Addis Ababa, 9 August 2021 (ECA) - “COVID-19 has exposed the vulnerabilities and inadequacies of Africa’s Civil Registration and Vital Statistics (CRVS) systems,” said Oliver Chinganya, Director of the African Centre for Statistics (ACS) at the Economic Commission for Africa (ECA).
”Civil registration systems in 47 countries do not have fully functional systems for recording vital statistics and have failed to provide real-time data required as the gold standard for measuring mortality, which is crucial for monitoring level and trends during pandemics.”
Mr Chinganya was speaking on 9 August during a virtual meeting hosted by ECA for CRVS experts from across Africa to take stock of progress and challenges in the sector, especially within the context of the pandemic.
He deplored the fact that COVID-19 has fragilized the systems’ ability to perform core functions of “continuous, permanent, compulsory, universal recording of the occurrence and characteristics of vital events pertaining to the population.”
Zambia’s Permanent Secretary, Ministry of Home Affairs, Dr. Liya Mutale, stated that the pandemic has “strongly highlighted the critical value of population data and statistics in advancing human development and managing this health crisis.”
She urged leadership across the continent to ensure the resilience of Africa’s CRVS systems, “especially through innovative and decentralised approaches that will remain effective during and post COVID-19.”
The discussions were premised on the commemoration of the 4th Africa CRVS Day, which will take place on 10 August under the theme “Leadership for an Essential Service: Building resilient Civil Registration and Vital Statistics systems in Africa post COVID-19 through innovative, integrated, and decentralized services.”
“The aim of this day is to increase public awareness on the importance of the timely registration of vital events,” said Mr Chinganya.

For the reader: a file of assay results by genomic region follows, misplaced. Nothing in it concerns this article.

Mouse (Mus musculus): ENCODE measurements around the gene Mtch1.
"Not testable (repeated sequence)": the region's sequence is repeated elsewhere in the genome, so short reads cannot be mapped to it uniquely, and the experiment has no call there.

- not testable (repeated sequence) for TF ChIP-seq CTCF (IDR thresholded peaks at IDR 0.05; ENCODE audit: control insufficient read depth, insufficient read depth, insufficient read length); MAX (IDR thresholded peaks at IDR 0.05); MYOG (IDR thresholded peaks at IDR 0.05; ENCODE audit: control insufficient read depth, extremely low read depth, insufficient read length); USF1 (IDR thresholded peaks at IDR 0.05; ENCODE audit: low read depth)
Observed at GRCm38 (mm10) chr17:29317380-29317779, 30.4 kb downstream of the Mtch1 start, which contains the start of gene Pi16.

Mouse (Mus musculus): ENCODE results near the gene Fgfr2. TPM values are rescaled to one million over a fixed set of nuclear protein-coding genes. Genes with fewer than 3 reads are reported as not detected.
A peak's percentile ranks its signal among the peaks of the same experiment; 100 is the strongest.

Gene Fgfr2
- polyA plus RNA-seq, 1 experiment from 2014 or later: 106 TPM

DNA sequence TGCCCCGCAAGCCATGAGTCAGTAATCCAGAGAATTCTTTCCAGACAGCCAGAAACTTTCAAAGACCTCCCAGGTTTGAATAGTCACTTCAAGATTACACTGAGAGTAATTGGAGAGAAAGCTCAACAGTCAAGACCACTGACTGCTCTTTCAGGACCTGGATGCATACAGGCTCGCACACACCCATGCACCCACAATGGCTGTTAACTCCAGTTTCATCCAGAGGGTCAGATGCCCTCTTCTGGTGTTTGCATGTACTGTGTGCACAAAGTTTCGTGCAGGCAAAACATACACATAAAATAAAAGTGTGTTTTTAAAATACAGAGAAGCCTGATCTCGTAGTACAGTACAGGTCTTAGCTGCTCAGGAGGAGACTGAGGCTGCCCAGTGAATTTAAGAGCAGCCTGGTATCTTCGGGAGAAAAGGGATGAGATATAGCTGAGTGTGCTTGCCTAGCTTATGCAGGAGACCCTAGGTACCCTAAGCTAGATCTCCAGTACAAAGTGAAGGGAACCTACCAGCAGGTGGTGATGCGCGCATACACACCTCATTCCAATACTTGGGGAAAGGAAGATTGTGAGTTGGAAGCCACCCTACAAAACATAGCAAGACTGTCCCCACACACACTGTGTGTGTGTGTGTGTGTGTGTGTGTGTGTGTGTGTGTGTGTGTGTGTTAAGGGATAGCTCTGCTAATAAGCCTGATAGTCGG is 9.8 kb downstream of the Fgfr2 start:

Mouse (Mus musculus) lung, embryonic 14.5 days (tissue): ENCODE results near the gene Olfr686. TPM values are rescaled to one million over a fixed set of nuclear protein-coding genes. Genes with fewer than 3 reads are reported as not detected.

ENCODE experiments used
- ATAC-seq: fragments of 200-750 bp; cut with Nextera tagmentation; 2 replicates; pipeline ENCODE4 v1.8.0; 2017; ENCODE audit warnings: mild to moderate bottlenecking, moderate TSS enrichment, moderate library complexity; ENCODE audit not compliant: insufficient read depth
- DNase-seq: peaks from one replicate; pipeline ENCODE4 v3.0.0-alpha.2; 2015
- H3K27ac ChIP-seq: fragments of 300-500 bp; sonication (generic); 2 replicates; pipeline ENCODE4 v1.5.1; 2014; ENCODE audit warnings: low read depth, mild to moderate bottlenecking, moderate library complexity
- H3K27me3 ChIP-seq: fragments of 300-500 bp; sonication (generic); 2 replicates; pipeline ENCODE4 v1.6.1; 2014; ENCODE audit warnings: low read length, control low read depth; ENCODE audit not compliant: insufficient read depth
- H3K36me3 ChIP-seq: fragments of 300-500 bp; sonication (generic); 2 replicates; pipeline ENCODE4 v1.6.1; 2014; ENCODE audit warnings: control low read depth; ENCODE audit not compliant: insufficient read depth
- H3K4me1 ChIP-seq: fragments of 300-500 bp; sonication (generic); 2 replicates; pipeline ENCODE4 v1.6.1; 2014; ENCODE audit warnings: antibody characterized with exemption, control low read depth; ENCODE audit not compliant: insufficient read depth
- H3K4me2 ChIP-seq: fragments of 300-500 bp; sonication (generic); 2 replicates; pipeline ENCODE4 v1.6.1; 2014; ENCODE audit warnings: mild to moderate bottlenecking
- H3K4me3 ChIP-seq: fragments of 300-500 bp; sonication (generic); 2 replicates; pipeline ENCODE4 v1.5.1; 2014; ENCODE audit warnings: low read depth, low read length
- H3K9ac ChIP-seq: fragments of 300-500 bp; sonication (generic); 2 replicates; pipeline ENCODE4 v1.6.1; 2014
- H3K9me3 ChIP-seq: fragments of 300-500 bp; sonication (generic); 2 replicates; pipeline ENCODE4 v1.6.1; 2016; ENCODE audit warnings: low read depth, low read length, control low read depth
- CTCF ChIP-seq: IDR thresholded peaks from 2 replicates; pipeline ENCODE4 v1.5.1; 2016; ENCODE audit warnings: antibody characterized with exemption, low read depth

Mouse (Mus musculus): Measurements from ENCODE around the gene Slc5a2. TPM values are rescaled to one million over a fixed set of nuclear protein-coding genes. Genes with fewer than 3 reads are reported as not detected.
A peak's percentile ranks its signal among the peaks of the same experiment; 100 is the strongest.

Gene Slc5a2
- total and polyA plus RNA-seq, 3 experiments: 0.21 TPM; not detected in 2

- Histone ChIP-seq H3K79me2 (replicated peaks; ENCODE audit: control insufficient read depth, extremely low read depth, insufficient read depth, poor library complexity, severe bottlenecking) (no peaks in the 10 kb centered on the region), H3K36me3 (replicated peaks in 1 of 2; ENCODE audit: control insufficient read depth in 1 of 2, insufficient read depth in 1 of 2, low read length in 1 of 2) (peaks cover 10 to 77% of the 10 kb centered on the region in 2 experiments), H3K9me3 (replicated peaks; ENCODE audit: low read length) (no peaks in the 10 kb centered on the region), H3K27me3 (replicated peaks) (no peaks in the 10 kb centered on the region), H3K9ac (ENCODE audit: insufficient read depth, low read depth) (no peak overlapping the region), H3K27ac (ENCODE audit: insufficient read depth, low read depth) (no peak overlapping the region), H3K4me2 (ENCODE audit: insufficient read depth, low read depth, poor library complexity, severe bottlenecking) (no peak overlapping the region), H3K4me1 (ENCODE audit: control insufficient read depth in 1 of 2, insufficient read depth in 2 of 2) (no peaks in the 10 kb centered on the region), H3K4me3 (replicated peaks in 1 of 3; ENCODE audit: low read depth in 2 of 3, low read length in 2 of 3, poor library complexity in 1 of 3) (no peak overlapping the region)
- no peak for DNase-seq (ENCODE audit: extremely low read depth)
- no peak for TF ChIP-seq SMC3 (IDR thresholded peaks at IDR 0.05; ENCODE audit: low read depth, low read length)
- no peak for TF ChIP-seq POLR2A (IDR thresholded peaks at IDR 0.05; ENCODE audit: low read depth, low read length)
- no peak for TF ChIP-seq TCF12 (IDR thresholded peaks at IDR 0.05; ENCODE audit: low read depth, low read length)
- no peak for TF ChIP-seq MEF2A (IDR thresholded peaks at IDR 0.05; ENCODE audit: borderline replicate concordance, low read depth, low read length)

In the same light, Kenya’s Registrar of Civil Registration Services, Janet Mucheru, underscored the need to raise awareness on the importance of civil registration. She said in addition to innovation and decentralisation, collaboration will be crucial for success in the sector.
“For us to succeed, we need to work very closely with the ministry of health and other core stakeholders to avoid situations where there’s interruption in service delivery.”
In his presentation, William Muhwava who heads ECA’s Demographic and Social Statistics Section, drew participants’ attention to a variety of resources accessible to countries through the ACS, such as the CRVS Improvement Framework, which assists countries to analyse and redesign their systems.
Mr Muhwava cited other resources such as research briefs, leadership profiles, and online knowledge platforms, which allow registrar generals to exchange information as part of the South-South initiative being promoted by ECA.
Dr Azza Badr, a WHO Technical Officer, noted that her organisation was working to strengthen coordination between health sectors, and national and international CRVS stakeholders, and also build capacity to analyse and use mortality and cause-of-death data for policy purposes, among others.
Participants were also introduced to UNICEF’s NoName Campaign, which advocates for universal birth registration in Africa. The presentation was made by Faith Nsanshya who highlighted, among other things, the need to address issues of cost, culture, and other system bottlenecks and barriers to birth registration.
Mr Chinganya used the platform to pay tribute to the CRVS fraternity in Africa, which has “persevered in these circumstances by implementing business continuity plans and adopting innovative ways to ensure the timely registration of vital events.”
The ACS director said despite COVID-19, “we have continued to facilitate information exchange through virtual meetings,” and that ECA in collaboration with CRVS Core Group members have continued to develop methodologies that improve the processes pertaining to CRVS.
He noted, however, that Africa still stands at “almost half the registration rates for births and a third for deaths,” meaning a lot of work needs to be done to attain universal coverage by the end of the SDGs in 2030.
“As leaders, we need to spearhead the transformation of CRVS from slow, passive, and reactive civil registration systems that depend on in-person attendance into systems that are resilient, proactive and agile,” said Mr. Chinganya who also highlighted innovation (digitization), integration and decentralisation as three pillars that will drive CRVS into the future.
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